BBC has announced the launch of a new season of Power of Nature on bbc.com and BBC World News for a new 10 part series revealing there’s more to the Earth’s great wild places than just their natural beauty.
Using extraordinary HD imagery,the individualfour minute filmsfocus on a diverse range ofthe Earth’s most spectacular places and uncover the profound impact some of our planet’s animalshave on their habitats. From the gardener elephants of the tropical rainforests to the sea otters of the North Pacific, the series will include stunning natural imagery and will feature interviews with world renowned scientists and biologists who explain the importance of these complex ecosystems that allow our planet to thrive.
Dr M Sanjayan, Lead Scientist with The Nature Conservancy and contributor for the Power of Nature series, said:“Viewers will see these animals and the worlds they inhabit in an entirely different way. They will learn how animals are critical actors, shaping the health and well-being of the human race.Putting these stories on bbc.com and BBC World News, underscores the importance of understanding these new, surprising facts about our world.”
Further details about each short film include:
ELEPHANTS: Mega-gardeners of the Forest
The tropical rainforests of Africa and Asia play a crucial role in keeping our planet healthy. In this film Lead Scientist with The Nature Conservancy, Dr M Sanjayan, Dr Valerie Kapos of the UN Environment Programme, and tropical field biologist and conservationist Dr Ian Redmond uncover the crucial role that forest elephants play in keeping these forests strong and resilient.
WOLVES: Forest Stewards
After a seventy year absence, wolves were reintroduced to Yellowstone National Park in 1995. It was hoped they would protect the rising elk population – but they did much more than that. In this film Lead Scientist with The Nature Conservancy, Dr M Sanjayan, Dr Valerie Kapos of the UN Environment Programme and animal behaviourist Kirsty Peake describe the surprising effect the returning wolves have had – not just on their prey, but on the rivers, forests and even the landscape.
WHALES: Gardeners of the Ocean
Whales are among the biggest animals that have ever lived. In this film Conservation Biologist Dr Joe Roman and Marine Scientist Stephanie Wear describe how whales restore valuable nutrients to surface waters, starting a chain reaction that stretches into the atmosphere and our lives.
SEA OTTERS: Guardians of the Kelp
The kelp forests fringing the North Pacific coast are one of the most bountiful marine ecosystems on Earth. One of the kelp’s most endearing denizens, the Sea Otter, is key to its success. In this film, marine ecologist Professor James A Estes, cameraman Doug Allan, ecological economist PavanSukhdev, and lead scientist with the Nature Conservancy, Dr M Sanjayan reveal how sea otters eat sea urchins which would otherwise devour the kelp and disrupt the web of life that relies on it.
SALMON: Heart of the Forest
The Great Bear Rainforest on Canada’s Pacific Coast is the largest temperate rainforest left on Earth. This forest owes its existence to an ocean-dweller – the Pacific Salmon. In this film ecological economist PavanSukhdev and Lead Scientist with The Nature Conservancy reveal the unlikely hero at the core of the success of these ancient woodlands.
VULTURES: Earth’s Clean-up Crew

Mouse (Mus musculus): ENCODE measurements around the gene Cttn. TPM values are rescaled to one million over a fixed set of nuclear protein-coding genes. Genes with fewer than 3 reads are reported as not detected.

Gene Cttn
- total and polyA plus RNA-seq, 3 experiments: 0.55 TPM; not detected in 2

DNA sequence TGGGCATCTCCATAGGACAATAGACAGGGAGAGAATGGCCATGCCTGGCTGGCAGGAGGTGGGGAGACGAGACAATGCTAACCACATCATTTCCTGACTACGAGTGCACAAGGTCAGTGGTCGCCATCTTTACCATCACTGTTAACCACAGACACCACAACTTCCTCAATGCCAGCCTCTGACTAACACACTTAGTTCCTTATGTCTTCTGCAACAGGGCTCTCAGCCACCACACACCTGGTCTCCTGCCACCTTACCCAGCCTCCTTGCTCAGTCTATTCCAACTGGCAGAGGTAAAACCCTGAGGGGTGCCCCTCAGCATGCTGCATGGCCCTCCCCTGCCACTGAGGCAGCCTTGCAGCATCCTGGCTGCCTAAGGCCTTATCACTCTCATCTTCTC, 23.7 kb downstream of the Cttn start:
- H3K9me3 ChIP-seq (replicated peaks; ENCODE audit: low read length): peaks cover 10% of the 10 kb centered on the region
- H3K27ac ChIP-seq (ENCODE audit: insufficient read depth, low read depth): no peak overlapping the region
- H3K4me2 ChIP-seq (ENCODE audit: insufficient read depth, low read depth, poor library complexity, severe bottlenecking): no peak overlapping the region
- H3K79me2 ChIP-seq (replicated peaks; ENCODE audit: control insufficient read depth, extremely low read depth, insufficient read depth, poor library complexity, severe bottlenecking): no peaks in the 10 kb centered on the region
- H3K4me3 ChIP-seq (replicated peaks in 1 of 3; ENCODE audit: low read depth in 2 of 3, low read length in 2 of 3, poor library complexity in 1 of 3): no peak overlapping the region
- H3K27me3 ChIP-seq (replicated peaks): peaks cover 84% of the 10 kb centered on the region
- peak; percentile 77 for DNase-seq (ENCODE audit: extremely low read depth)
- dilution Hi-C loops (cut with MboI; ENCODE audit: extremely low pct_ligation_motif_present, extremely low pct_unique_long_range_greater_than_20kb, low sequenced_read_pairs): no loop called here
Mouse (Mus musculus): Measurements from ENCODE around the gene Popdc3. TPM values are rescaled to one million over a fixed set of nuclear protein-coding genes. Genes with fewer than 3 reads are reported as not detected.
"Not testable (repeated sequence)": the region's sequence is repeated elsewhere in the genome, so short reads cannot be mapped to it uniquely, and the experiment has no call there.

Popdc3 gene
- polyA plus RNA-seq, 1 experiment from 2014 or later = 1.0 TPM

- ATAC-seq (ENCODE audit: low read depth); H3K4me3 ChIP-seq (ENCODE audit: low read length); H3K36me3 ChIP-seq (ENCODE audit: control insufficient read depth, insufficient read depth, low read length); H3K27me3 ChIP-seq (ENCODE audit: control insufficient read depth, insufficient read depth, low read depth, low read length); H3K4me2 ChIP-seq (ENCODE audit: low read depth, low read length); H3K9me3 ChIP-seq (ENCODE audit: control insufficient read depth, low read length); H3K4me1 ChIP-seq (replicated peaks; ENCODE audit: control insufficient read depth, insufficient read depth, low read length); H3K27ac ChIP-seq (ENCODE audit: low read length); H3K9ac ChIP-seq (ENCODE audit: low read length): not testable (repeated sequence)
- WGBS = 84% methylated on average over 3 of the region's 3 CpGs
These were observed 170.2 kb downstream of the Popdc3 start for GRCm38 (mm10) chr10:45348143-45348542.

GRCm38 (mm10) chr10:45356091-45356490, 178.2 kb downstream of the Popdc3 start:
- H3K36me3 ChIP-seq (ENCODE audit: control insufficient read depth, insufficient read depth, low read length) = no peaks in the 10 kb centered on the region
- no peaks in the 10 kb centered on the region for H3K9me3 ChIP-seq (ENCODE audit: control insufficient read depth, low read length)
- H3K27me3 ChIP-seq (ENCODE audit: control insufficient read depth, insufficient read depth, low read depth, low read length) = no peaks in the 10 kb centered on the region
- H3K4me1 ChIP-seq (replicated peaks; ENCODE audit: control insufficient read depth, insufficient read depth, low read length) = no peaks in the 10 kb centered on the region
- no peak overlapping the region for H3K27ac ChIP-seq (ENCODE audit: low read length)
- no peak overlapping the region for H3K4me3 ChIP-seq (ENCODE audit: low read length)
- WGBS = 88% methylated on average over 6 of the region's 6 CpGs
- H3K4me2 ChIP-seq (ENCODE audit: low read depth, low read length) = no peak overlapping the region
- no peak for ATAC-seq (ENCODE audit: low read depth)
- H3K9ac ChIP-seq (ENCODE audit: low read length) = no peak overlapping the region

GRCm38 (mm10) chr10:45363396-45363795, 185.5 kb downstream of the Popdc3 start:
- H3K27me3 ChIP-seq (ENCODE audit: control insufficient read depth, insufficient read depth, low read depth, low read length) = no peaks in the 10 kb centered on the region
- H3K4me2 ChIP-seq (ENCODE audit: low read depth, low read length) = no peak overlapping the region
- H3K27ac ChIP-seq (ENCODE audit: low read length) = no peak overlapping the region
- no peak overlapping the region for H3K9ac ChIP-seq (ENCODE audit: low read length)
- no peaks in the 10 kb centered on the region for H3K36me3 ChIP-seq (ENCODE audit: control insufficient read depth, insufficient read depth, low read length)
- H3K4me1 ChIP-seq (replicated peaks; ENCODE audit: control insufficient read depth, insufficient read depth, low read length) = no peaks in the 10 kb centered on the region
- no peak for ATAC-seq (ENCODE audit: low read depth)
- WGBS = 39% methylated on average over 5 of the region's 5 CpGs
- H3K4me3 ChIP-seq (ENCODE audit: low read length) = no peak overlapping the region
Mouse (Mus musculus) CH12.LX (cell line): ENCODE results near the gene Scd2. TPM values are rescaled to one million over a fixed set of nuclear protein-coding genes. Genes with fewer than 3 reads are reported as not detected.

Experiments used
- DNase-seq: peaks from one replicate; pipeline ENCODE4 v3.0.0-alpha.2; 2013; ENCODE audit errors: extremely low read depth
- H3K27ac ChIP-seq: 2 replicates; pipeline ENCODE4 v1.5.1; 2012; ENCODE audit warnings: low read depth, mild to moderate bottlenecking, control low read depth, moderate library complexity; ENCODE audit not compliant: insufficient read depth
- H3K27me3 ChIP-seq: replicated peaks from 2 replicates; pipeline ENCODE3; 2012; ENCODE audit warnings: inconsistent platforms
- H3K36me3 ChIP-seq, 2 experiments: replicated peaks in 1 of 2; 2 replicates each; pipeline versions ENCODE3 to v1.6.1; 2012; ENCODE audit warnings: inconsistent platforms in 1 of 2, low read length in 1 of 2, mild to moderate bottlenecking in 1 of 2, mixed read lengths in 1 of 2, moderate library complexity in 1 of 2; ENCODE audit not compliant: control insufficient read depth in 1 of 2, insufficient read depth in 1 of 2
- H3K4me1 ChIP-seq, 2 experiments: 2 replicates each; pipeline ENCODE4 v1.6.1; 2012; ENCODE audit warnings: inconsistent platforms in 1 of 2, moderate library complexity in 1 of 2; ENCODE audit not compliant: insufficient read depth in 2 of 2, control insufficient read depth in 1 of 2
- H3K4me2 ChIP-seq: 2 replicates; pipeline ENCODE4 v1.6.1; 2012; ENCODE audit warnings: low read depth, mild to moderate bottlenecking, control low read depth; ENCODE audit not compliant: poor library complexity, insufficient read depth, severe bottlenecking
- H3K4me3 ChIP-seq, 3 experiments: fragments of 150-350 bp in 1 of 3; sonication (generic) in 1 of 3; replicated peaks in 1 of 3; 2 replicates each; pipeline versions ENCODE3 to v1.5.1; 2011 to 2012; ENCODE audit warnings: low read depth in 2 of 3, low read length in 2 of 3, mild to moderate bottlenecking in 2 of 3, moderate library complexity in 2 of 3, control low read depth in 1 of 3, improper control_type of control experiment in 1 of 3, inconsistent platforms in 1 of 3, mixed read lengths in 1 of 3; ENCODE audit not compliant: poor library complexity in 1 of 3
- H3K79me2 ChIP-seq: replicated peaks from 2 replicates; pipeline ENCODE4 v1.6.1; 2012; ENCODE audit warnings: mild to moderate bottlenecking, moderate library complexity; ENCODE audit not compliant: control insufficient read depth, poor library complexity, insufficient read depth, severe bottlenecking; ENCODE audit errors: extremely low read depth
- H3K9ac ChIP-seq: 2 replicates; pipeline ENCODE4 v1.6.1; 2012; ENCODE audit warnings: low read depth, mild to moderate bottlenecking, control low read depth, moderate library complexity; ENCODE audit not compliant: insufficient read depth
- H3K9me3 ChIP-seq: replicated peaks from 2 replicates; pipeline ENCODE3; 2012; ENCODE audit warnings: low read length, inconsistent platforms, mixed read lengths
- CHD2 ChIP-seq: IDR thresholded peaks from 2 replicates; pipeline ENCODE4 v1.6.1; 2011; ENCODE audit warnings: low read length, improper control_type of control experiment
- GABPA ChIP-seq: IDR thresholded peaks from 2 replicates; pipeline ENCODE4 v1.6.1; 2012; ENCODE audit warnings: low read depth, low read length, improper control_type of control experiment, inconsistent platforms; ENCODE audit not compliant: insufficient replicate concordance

Vultures soar above some of our planet’s most spectacular scenery – from the vast plains of Africa to the stunning Andes mountain range in South America. In this film Ecological Economist PavanSukhdev, Lead Scientist with The Nature Conservancy Dr M Sanjayan, Jemima Parry-Jones Director of the International Centre for Birds of Prey and Dr Ananya Mukherjee, Vulture Safe Zone Coordinator explain what happened when India’s vultures almost went extinct at the turn of the century.
HIMALAYAS: Water Tower of Asia
The Himalayas are the greatest mountain range on Earth. In this film Environmental Economist, PavanSukhdev, wildlife cameraman, Doug Allan, and Ecological Economist, Dr Trista Patterson reveal not only the natural beauty and diversity of the Himalayas but also the hidden and essential contribution they make to life on the planet.
SAHARA: Life Giving Sands
The Sahara is hot, barren and dusty. But hidden within the dust are minerals left from an earlier more fertile time. In this film Professor of Sedimentology at Birkbeck College, Charlie Bristow, Lead Scientist at The Nature Conservancy, Dr M Sanjayan and Environmental Economist, PavanSukhdev reveal the Saraha’s hidden ability to nourish ecosystems round the planet.
SUNDARBANS: Nature’s Bioshield
TheSundarbans is the largest mangrove forest in the world. Stretching along the coastline of India and Bangladesh, this delicately balanced ecosystem is the haunt of tigers. In this film Sustainability Advisor and Author, Tony Juniper, Environmental Economist, PavanSukhdev, and Lead Scientist with The Nature Conservancy, Dr M Sanjayan, reveal the wildlife this strange and magical forest supports.
CORAL REEFS: Underwater Pharmacy
Coral reefs are one of the most bio-diverse habitats on the planet – a kaleidoscope of colour and life – a quarter of all marine species are found here. In this film Ecological Economist, Dr Trista Patterson, Lead Scientist with The Nature Conservancy, Dr M Sanjayan and Professor Callum Roberts, Marine Conservation Biologist, reveal the richness of life supported by Coral Reefs but also the contribution these colourful ecosystems are making to medical science.
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